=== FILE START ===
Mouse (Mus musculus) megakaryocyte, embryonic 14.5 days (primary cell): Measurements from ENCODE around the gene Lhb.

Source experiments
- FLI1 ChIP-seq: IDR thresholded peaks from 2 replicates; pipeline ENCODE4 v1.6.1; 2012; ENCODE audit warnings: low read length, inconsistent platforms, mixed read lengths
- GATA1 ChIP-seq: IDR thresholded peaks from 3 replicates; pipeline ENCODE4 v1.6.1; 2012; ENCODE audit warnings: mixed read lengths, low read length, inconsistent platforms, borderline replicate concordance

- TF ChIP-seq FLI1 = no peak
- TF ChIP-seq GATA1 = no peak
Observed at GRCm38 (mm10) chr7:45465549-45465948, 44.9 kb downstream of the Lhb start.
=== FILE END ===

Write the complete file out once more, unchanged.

Mouse (Mus musculus) megakaryocyte, embryonic 14.5 days (primary cell): Measurements from ENCODE around the gene Lhb.

Source experiments
- FLI1 ChIP-seq: IDR thresholded peaks from 2 replicates; pipeline ENCODE4 v1.6.1; 2012; ENCODE audit warnings: low read length, inconsistent platforms, mixed read lengths
- GATA1 ChIP-seq: IDR thresholded peaks from 3 replicates; pipeline ENCODE4 v1.6.1; 2012; ENCODE audit warnings: mixed read lengths, low read length, inconsistent platforms, borderline replicate concordance

- TF ChIP-seq FLI1 = no peak
- TF ChIP-seq GATA1 = no peak
Observed at GRCm38 (mm10) chr7:45465549-45465948, 44.9 kb downstream of the Lhb start.